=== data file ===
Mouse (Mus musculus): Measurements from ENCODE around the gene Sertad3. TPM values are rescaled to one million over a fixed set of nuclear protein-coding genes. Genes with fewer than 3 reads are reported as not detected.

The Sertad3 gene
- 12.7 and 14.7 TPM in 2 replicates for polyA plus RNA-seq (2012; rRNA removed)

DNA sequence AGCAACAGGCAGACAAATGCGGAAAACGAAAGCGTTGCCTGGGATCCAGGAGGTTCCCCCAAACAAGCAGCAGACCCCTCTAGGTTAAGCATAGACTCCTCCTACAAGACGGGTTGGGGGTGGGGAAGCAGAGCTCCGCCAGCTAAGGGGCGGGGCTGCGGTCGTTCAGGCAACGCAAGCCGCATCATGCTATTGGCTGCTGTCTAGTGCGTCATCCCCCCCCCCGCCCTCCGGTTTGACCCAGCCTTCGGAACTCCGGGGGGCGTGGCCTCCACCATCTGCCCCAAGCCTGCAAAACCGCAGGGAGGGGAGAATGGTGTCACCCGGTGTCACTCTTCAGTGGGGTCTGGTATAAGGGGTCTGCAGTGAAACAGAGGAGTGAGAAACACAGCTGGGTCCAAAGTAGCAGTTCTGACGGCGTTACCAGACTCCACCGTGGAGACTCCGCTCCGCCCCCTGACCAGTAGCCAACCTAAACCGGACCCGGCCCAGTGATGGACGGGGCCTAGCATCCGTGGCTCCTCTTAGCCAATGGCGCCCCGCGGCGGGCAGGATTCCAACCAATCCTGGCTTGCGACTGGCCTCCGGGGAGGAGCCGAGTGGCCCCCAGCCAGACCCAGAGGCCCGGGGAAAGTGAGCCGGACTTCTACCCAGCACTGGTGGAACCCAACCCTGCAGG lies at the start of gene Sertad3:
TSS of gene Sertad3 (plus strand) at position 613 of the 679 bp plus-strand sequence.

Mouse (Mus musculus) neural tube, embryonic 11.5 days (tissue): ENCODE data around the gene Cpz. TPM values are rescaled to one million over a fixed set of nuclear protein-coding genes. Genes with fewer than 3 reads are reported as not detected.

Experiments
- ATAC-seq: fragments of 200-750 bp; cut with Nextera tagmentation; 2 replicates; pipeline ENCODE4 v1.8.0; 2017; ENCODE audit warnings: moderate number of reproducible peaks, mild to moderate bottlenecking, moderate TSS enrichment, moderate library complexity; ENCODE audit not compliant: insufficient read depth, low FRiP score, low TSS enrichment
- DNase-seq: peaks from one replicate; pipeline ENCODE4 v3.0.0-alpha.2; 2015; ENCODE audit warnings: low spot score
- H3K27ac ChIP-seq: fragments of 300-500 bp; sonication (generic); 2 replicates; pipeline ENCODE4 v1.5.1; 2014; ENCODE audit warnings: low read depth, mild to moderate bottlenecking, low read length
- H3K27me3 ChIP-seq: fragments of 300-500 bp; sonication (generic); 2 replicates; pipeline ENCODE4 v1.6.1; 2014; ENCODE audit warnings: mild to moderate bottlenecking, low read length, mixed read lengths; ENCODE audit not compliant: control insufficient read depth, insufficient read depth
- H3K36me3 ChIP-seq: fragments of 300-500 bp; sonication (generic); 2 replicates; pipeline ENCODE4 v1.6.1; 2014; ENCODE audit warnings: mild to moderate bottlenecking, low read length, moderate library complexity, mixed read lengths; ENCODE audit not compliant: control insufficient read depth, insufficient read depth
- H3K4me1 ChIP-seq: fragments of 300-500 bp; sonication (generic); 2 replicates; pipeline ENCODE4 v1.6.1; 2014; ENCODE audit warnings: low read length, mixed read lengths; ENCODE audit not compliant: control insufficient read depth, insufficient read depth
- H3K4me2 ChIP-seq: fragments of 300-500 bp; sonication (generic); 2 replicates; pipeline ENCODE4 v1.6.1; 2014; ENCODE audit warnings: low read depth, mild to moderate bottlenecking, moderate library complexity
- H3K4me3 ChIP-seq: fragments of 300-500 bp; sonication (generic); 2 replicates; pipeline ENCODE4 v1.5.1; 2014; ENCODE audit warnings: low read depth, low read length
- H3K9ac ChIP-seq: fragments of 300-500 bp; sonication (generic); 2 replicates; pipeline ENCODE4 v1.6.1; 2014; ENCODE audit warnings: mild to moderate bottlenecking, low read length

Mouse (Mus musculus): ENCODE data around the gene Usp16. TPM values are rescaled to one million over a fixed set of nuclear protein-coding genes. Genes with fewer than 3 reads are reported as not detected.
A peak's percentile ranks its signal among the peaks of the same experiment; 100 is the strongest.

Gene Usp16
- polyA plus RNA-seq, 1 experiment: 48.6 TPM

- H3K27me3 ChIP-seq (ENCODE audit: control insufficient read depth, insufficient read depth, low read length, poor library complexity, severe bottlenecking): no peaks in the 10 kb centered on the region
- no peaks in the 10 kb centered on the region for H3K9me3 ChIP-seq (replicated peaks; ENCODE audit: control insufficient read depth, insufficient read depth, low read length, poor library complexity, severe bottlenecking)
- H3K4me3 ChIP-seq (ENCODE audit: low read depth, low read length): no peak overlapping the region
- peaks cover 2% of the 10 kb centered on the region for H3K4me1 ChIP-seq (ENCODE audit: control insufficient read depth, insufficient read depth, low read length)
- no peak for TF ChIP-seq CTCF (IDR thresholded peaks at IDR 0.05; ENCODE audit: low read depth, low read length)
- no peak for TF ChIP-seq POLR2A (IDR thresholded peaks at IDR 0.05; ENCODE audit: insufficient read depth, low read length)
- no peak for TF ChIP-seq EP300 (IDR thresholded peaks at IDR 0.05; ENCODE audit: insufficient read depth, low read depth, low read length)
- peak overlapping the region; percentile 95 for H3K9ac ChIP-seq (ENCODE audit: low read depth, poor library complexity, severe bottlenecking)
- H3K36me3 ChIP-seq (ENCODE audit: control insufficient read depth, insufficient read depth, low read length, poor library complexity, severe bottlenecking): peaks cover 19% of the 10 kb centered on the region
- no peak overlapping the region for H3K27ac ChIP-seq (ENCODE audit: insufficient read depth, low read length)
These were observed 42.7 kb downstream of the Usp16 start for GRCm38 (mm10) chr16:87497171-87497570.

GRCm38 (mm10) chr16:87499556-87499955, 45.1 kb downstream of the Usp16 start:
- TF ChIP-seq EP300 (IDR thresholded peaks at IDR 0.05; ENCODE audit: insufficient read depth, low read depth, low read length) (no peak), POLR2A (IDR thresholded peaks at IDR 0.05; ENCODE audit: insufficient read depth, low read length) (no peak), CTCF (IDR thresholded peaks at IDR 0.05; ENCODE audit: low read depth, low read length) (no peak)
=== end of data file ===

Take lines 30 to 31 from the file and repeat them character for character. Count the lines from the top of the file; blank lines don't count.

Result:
- no peak overlapping the region for H3K27ac ChIP-seq (ENCODE audit: insufficient read depth, low read length)
These were observed 42.7 kb downstream of the Usp16 start for GRCm38 (mm10) chr16:87497171-87497570.